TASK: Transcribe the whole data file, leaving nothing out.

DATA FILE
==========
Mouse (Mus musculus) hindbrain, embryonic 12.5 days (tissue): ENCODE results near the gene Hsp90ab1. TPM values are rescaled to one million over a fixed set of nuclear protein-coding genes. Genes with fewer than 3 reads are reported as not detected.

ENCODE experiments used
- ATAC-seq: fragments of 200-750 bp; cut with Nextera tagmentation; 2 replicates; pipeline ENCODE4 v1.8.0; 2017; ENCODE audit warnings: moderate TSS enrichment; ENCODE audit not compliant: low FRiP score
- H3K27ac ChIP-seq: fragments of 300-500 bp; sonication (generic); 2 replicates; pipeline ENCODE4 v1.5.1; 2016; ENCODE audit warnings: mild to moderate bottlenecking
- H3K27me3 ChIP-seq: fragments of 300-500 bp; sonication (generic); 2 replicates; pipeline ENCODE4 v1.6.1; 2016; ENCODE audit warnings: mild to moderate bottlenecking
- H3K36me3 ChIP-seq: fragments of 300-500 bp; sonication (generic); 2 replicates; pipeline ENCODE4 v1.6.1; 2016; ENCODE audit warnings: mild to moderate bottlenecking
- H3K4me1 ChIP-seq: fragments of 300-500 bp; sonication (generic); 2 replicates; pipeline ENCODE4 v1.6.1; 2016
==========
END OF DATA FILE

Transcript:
Mouse (Mus musculus) hindbrain, embryonic 12.5 days (tissue): ENCODE results near the gene Hsp90ab1. TPM values are rescaled to one million over a fixed set of nuclear protein-coding genes. Genes with fewer than 3 reads are reported as not detected.

ENCODE experiments used
- ATAC-seq: fragments of 200-750 bp; cut with Nextera tagmentation; 2 replicates; pipeline ENCODE4 v1.8.0; 2017; ENCODE audit warnings: moderate TSS enrichment; ENCODE audit not compliant: low FRiP score
- H3K27ac ChIP-seq: fragments of 300-500 bp; sonication (generic); 2 replicates; pipeline ENCODE4 v1.5.1; 2016; ENCODE audit warnings: mild to moderate bottlenecking
- H3K27me3 ChIP-seq: fragments of 300-500 bp; sonication (generic); 2 replicates; pipeline ENCODE4 v1.6.1; 2016; ENCODE audit warnings: mild to moderate bottlenecking
- H3K36me3 ChIP-seq: fragments of 300-500 bp; sonication (generic); 2 replicates; pipeline ENCODE4 v1.6.1; 2016; ENCODE audit warnings: mild to moderate bottlenecking
- H3K4me1 ChIP-seq: fragments of 300-500 bp; sonication (generic); 2 replicates; pipeline ENCODE4 v1.6.1; 2016